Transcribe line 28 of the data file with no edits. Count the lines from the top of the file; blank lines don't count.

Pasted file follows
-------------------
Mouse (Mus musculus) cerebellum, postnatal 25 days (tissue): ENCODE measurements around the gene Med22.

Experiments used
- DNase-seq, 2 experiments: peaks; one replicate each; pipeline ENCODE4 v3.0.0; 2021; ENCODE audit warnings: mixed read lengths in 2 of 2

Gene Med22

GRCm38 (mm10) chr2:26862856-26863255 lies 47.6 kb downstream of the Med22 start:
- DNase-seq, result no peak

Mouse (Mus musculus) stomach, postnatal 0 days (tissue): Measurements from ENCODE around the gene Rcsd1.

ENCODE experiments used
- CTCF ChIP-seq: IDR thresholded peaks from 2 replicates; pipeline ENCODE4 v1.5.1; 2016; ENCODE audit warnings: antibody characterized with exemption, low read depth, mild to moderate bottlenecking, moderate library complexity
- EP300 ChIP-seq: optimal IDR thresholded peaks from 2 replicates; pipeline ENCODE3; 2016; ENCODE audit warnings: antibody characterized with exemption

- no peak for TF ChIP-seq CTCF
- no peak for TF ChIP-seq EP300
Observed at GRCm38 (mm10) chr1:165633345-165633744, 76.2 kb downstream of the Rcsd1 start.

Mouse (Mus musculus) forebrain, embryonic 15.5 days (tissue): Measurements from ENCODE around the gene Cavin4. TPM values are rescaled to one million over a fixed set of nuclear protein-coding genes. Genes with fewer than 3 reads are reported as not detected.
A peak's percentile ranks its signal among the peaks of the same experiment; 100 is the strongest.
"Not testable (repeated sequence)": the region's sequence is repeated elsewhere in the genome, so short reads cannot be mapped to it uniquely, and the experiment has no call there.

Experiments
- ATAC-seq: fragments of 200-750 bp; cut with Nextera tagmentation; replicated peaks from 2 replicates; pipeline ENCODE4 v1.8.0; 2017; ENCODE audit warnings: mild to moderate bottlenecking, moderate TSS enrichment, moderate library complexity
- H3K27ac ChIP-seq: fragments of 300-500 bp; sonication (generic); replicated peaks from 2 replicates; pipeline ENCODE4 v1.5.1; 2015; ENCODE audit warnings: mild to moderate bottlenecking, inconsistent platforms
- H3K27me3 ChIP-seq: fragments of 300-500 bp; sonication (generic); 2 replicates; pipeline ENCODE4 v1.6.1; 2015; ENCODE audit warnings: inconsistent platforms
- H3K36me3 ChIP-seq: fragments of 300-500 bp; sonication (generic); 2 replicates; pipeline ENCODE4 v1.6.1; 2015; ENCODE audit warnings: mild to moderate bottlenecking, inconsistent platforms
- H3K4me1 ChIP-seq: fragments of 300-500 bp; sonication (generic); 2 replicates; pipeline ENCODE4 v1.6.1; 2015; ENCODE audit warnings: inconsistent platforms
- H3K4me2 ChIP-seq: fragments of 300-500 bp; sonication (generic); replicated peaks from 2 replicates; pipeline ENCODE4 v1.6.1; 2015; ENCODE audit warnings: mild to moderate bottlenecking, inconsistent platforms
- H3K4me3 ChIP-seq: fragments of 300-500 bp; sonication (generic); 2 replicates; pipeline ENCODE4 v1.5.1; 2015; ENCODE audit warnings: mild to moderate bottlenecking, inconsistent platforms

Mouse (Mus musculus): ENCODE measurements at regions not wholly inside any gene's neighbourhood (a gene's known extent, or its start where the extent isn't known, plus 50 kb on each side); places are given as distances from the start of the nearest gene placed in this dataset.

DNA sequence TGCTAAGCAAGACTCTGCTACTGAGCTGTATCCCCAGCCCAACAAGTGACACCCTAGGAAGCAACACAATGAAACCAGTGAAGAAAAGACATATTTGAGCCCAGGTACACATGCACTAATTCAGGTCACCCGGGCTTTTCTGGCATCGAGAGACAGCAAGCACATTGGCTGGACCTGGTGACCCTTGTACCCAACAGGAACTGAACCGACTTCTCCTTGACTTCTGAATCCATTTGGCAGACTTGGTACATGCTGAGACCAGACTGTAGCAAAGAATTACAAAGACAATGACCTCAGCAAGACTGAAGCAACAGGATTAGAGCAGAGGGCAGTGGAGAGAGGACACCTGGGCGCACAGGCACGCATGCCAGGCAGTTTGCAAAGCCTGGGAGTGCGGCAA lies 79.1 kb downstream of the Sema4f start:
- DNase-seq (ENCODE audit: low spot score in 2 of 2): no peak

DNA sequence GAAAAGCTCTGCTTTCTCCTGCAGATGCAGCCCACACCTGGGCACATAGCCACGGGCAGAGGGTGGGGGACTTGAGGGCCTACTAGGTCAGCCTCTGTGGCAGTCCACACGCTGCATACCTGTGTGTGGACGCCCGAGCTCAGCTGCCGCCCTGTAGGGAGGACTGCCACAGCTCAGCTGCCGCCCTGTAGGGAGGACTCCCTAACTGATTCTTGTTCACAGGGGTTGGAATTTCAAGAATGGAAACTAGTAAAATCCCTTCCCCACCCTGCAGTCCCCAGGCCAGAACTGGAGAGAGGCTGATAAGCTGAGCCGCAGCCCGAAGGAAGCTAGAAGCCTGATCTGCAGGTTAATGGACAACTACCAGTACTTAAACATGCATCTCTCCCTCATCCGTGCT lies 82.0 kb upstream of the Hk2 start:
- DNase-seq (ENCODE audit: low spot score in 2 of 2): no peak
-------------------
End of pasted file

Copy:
DNA sequence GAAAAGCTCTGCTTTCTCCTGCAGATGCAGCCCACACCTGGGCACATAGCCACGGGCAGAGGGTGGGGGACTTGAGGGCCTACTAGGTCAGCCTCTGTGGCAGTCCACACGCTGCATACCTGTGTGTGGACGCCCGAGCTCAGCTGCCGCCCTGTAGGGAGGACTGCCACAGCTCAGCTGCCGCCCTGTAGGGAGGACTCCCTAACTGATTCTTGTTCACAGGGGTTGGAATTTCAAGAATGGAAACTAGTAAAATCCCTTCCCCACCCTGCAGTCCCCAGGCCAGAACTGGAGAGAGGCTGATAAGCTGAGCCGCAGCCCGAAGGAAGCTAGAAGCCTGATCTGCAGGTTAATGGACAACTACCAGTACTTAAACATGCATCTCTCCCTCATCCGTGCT lies 82.0 kb upstream of the Hk2 start: